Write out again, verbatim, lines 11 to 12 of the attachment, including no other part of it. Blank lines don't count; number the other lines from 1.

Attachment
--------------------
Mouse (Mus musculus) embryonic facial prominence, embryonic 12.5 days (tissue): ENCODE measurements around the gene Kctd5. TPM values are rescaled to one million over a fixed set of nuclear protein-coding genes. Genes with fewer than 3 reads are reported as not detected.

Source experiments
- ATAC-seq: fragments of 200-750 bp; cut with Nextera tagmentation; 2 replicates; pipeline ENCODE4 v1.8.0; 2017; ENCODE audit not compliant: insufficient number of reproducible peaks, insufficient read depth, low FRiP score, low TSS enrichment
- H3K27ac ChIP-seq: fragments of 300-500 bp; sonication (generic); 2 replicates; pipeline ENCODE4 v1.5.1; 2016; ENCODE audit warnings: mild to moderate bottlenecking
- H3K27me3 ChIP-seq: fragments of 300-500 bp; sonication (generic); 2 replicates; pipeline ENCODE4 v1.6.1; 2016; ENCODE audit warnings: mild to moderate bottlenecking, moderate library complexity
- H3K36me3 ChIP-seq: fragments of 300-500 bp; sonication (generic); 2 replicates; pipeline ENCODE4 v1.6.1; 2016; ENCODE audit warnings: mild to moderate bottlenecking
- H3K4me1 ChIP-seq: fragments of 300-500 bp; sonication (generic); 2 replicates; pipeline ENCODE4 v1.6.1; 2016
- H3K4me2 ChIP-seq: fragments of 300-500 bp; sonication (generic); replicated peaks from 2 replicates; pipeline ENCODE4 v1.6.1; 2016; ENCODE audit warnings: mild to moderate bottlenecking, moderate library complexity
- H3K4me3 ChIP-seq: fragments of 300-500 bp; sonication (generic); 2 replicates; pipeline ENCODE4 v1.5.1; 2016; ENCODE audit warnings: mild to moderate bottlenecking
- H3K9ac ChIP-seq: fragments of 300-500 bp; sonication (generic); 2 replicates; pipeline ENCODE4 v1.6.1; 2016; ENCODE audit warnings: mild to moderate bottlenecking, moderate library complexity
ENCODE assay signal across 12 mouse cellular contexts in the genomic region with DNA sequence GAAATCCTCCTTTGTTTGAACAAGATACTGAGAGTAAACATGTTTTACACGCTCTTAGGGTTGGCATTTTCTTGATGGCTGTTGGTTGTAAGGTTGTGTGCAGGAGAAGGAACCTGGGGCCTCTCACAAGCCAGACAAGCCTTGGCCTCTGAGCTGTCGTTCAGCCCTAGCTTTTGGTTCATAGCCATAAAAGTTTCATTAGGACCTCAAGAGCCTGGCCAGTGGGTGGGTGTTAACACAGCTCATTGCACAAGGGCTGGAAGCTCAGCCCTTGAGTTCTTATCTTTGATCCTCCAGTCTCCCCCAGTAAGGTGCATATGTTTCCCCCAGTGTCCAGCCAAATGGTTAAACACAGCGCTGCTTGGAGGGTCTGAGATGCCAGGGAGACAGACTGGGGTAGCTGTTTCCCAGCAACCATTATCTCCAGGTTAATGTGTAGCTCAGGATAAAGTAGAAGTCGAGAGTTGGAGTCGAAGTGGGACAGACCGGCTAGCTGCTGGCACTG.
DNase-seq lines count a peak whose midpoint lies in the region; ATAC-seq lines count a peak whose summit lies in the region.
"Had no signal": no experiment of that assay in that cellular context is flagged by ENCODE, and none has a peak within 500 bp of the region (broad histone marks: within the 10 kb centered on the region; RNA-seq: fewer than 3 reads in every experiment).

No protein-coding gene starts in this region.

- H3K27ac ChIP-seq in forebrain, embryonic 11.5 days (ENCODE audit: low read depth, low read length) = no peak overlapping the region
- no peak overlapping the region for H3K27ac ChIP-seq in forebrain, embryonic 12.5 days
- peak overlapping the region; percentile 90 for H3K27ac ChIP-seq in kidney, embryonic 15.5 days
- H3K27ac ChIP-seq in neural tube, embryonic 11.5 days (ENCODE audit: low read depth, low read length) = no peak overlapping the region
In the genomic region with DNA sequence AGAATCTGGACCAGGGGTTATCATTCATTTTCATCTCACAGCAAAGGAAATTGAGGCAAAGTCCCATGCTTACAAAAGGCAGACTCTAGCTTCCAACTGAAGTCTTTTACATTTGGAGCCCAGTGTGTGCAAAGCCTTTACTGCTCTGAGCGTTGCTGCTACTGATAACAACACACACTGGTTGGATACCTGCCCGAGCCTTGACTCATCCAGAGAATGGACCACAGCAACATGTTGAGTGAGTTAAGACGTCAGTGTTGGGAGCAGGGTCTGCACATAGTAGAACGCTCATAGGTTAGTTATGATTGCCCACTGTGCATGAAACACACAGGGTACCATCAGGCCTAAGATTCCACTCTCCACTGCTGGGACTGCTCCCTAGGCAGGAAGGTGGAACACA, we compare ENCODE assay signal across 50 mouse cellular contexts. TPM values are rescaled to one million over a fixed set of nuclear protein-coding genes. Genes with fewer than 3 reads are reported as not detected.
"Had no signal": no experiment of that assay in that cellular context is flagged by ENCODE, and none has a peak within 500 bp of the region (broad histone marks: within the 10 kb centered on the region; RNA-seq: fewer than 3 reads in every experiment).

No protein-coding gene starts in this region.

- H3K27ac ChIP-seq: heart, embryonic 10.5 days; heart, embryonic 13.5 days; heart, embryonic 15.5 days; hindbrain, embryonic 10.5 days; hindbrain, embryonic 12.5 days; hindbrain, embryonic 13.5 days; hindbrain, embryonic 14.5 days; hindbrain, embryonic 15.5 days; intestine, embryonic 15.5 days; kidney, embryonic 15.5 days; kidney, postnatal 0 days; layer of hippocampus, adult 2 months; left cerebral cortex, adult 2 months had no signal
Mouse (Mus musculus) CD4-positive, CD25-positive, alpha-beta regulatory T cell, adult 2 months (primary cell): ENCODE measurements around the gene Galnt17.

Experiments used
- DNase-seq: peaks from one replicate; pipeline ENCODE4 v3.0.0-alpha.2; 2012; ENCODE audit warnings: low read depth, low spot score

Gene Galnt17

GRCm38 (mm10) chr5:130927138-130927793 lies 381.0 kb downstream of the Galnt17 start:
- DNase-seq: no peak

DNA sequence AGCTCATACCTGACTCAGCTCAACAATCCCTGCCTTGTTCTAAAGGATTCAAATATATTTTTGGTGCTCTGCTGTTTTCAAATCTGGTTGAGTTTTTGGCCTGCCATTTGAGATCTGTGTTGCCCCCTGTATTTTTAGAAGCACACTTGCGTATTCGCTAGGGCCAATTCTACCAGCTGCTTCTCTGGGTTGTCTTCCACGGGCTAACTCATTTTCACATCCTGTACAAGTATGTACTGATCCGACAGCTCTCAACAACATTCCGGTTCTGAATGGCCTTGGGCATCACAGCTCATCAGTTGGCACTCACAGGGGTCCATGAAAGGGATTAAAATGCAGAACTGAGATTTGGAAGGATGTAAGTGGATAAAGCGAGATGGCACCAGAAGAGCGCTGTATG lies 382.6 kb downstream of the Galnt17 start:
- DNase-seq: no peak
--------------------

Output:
ENCODE assay signal across 12 mouse cellular contexts in the genomic region with DNA sequence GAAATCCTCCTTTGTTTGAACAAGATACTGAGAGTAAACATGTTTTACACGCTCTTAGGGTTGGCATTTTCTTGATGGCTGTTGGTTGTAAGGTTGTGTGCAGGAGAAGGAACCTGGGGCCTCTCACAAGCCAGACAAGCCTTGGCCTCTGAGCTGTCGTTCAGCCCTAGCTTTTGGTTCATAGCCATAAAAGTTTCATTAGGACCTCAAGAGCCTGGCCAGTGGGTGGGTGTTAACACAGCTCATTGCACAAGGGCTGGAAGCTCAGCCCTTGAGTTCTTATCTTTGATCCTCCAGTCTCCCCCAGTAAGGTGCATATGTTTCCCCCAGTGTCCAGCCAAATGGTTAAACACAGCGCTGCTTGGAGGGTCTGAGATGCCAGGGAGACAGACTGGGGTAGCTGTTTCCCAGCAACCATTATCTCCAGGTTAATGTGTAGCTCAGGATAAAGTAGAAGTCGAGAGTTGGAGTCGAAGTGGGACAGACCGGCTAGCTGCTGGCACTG.
DNase-seq lines count a peak whose midpoint lies in the region; ATAC-seq lines count a peak whose summit lies in the region.